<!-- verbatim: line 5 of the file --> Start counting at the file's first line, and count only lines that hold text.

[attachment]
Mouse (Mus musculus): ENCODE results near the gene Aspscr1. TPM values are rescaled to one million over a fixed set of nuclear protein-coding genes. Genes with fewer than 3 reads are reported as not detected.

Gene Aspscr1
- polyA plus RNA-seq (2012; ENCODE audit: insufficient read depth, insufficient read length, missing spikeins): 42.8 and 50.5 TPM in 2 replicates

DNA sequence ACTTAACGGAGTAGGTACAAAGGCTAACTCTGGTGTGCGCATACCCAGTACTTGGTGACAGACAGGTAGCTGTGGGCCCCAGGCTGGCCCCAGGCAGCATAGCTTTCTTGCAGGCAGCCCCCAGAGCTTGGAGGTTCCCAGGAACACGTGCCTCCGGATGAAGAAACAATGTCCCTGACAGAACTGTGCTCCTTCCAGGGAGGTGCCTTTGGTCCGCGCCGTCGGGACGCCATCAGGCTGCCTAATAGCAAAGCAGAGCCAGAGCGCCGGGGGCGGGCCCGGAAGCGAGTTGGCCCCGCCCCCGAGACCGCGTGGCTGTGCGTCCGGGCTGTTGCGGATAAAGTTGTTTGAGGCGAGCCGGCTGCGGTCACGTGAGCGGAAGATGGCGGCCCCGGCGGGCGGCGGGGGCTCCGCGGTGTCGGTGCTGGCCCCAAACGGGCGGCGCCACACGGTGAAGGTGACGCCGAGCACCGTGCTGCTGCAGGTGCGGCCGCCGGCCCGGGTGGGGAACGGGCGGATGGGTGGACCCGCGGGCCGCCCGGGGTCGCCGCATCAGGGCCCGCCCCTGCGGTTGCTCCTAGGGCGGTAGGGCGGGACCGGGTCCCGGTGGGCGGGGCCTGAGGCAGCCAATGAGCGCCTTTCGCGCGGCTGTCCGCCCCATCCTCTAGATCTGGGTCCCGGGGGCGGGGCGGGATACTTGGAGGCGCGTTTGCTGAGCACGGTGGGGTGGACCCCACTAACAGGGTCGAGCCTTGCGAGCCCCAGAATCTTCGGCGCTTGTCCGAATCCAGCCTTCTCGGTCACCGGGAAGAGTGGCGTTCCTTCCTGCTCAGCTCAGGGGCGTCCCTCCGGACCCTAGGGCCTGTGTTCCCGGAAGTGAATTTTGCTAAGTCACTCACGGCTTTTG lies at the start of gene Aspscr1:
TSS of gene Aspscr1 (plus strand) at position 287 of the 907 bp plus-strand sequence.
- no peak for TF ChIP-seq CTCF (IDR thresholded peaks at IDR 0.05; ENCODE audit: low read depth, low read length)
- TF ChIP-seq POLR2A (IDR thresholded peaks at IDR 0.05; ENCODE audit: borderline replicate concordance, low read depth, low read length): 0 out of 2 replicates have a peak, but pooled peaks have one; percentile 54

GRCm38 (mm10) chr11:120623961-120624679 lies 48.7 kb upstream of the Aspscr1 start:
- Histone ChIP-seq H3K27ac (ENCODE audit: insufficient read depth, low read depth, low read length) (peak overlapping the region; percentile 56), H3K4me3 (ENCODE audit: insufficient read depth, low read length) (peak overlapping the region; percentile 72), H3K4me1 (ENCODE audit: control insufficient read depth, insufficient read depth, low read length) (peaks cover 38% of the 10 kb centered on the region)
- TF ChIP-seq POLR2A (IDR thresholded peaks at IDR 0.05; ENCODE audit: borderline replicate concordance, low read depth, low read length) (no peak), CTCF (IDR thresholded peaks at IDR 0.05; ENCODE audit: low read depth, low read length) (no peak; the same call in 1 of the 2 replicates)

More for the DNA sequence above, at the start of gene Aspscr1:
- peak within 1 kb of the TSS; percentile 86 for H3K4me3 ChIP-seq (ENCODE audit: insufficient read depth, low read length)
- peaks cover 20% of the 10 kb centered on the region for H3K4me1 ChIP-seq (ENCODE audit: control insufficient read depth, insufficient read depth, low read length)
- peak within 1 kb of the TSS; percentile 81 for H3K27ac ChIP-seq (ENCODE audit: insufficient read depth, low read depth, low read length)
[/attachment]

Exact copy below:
TSS of gene Aspscr1 (plus strand) at position 287 of the 907 bp plus-strand sequence.